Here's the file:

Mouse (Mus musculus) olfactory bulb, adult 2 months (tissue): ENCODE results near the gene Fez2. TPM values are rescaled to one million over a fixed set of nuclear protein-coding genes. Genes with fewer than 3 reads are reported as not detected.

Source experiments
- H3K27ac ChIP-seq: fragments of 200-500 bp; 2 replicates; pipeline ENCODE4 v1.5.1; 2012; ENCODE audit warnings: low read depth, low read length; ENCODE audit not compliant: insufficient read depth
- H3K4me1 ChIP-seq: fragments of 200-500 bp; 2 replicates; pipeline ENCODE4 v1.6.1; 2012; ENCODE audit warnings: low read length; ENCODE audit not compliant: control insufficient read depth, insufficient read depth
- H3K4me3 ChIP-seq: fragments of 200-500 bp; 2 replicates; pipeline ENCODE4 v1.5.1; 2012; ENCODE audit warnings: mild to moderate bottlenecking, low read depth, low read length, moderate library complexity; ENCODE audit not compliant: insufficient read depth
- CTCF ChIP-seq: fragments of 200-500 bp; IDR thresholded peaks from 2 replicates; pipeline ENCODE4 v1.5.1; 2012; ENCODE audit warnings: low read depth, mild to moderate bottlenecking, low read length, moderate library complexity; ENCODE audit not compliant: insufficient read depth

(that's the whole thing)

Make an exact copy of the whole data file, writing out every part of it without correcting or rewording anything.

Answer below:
Mouse (Mus musculus) olfactory bulb, adult 2 months (tissue): ENCODE results near the gene Fez2. TPM values are rescaled to one million over a fixed set of nuclear protein-coding genes. Genes with fewer than 3 reads are reported as not detected.

Source experiments
- H3K27ac ChIP-seq: fragments of 200-500 bp; 2 replicates; pipeline ENCODE4 v1.5.1; 2012; ENCODE audit warnings: low read depth, low read length; ENCODE audit not compliant: insufficient read depth
- H3K4me1 ChIP-seq: fragments of 200-500 bp; 2 replicates; pipeline ENCODE4 v1.6.1; 2012; ENCODE audit warnings: low read length; ENCODE audit not compliant: control insufficient read depth, insufficient read depth
- H3K4me3 ChIP-seq: fragments of 200-500 bp; 2 replicates; pipeline ENCODE4 v1.5.1; 2012; ENCODE audit warnings: mild to moderate bottlenecking, low read depth, low read length, moderate library complexity; ENCODE audit not compliant: insufficient read depth
- CTCF ChIP-seq: fragments of 200-500 bp; IDR thresholded peaks from 2 replicates; pipeline ENCODE4 v1.5.1; 2012; ENCODE audit warnings: low read depth, mild to moderate bottlenecking, low read length, moderate library complexity; ENCODE audit not compliant: insufficient read depth